Betsy DeVos repeatedly insists that the current pandemic A) shouldn't in any way interfere with the normal operation of public schools and B) makes it "more clear than ever" that school choice must be a thing, toot de suite. The two prongs of her argument belong to two entirely different pitchforks, but many folks with more coherent debate tools have picked up that second point.
One of those is Rick Hess, who over at EdWeek argues that "Covid-19 Has Capsized the Case Against School Choice." To make his point, he calls back to a point he made back in the spring (you know--100 years ago):The most effective argument made by opponents of school choice has long been the simple assertion that we can't trust choice to yield decent options for every child. And since every child has a right to be schooled, it's important to protect traditional public school systems in order to assure an acceptable default education for every child.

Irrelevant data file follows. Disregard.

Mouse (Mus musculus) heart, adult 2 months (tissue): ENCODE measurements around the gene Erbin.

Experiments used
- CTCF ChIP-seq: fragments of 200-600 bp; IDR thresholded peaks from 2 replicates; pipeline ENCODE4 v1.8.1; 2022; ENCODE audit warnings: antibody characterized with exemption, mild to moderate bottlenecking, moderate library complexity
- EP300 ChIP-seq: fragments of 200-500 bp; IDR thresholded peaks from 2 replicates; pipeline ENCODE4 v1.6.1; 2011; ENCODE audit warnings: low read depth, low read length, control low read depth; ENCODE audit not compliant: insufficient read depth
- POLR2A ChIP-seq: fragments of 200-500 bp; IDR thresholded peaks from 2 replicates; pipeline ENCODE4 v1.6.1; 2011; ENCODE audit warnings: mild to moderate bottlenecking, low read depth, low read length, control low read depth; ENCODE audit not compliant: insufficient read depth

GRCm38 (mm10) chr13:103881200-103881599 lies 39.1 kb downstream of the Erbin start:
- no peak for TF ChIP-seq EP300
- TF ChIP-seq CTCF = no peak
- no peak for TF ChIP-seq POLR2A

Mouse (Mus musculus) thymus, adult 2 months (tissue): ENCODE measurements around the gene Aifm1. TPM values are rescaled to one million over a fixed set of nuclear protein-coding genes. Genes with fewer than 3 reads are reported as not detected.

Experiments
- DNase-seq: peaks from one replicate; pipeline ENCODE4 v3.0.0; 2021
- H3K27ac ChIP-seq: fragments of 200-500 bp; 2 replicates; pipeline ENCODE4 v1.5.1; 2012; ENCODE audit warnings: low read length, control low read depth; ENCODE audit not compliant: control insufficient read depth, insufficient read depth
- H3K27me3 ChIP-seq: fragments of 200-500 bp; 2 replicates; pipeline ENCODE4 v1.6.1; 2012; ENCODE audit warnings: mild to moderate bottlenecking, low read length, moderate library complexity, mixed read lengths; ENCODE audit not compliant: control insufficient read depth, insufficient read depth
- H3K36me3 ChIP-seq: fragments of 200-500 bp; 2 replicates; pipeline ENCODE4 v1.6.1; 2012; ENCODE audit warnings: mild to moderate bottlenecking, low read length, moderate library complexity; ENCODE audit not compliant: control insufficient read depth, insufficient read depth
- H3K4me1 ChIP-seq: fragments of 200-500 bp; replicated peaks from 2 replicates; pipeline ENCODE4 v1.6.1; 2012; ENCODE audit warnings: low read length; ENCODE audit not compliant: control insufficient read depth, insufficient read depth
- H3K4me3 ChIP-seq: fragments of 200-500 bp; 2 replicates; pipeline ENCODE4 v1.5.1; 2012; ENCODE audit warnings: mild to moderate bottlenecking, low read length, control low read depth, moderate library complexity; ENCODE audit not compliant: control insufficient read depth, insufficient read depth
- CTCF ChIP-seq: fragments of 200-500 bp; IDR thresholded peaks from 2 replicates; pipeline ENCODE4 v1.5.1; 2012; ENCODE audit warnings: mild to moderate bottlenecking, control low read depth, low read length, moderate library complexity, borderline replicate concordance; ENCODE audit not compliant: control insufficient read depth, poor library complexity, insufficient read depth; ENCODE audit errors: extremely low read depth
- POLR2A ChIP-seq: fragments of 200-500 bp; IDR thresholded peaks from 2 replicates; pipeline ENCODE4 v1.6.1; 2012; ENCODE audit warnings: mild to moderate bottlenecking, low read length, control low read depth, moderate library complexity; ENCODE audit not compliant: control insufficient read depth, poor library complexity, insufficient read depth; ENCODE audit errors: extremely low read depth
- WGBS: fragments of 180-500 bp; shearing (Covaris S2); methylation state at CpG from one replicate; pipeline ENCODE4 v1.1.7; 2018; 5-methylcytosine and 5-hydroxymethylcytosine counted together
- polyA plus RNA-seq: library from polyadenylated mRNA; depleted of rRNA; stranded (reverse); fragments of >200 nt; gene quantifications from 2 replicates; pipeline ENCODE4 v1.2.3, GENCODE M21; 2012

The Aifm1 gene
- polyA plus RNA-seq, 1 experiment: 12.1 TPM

Hess's assertion is that "this line of argument is no longer operative." Covid has revealed that the public system "guarantees a lot less than we imagined."
Hess points to a small list of public school pandemic failures-- missing students, dodgy methods of taking attendance, dumping home schooling requirements on harried parents, insisting that re-opening will require more money. These are all true things, and several are hard to excuse (except the "needs more money" part--the addition of PPE and the additional staff needed to handle daily school stuff in a socially distanced environment cost money).
Hess, as is usual for him, is measured and careful in his criticism:This isn't about the good intentions of district officials or teachers. And it isn't about bombastic claims that public schools are "failing" or that public systems should be blown up. The issue, rather, is that universalist "public" systems aren't delivering what was promised. This makes it harder for those who would denounce school choice's tapestry of options as an inadequate or immoral alternative to make their case.